The longest running stage play in the world is a tourist attraction, even a landmark, but not much of a theatre experience.
The cast changes entirely every twelve months, and the set and costumes have just been overhauled to celebrate the play's 20,000th performance, but the effect of this is mainly to emphasise the antique attitudes on show. Some lines seem to have been updated (I'll bet that reference to the Aga stove isn't original), others more perplexingly not (why cook "well disguised corned beef" for dinner when this is so visibly not a world of post-war food rationing?). The telephone and radio are antique, but that queer young man is wearing a modish designer cardigan. Ah, yes... most of all, the sniggering, sneering hints that several characters are gay or lesbian (from the days when explicit references thereto were censored) come over today as more than a little offensive themselves.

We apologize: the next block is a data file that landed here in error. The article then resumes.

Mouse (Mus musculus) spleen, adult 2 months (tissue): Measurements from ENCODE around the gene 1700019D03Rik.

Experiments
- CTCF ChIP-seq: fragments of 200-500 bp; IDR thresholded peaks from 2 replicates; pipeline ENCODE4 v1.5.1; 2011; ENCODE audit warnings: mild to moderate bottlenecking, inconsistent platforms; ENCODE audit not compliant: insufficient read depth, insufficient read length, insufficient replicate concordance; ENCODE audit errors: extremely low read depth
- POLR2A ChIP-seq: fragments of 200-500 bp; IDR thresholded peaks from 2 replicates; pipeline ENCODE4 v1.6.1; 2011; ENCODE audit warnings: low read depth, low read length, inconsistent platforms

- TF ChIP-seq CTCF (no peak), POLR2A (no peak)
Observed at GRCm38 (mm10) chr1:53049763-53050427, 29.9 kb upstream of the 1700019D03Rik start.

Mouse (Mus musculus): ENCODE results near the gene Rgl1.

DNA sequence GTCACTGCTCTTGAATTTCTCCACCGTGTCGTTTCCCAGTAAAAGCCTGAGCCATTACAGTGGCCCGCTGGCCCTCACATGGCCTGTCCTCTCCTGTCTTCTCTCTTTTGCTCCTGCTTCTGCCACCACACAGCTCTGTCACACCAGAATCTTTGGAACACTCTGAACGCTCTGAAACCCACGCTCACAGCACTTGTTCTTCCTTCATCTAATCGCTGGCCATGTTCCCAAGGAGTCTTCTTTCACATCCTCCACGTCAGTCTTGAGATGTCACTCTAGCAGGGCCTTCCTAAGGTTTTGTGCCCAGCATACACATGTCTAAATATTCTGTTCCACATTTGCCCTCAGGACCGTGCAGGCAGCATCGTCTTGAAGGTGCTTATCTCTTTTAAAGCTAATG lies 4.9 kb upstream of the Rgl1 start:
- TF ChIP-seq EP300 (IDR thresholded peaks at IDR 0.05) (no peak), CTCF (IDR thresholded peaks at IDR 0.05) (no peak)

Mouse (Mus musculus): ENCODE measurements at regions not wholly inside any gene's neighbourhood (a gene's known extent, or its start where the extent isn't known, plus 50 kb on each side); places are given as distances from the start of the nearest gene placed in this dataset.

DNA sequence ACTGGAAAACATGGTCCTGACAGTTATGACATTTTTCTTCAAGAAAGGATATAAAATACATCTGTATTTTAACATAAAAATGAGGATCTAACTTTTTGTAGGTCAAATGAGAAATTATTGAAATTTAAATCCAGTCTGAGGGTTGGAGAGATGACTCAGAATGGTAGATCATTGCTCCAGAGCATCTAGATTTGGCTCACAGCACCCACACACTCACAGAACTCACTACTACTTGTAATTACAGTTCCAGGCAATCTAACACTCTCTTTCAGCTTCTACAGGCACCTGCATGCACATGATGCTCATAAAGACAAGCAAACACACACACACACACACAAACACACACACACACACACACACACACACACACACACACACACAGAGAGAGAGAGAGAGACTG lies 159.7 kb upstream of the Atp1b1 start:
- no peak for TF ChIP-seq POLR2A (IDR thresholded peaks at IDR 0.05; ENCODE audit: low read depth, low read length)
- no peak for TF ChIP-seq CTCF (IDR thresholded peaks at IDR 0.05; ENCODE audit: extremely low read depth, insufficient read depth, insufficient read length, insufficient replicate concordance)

As for the country-house mystery story: it's a Christie. We are given
some clues and some red herrings, some others are conjured out of thin
air for the dénouement. Nowadays it works neither on the level of
suspense nor as a "police procedural". And, in case anyone does not already
know, the murderer is of course the
Written for divento.com
Copyright © Ian Shuttleworth; all rights reserved.
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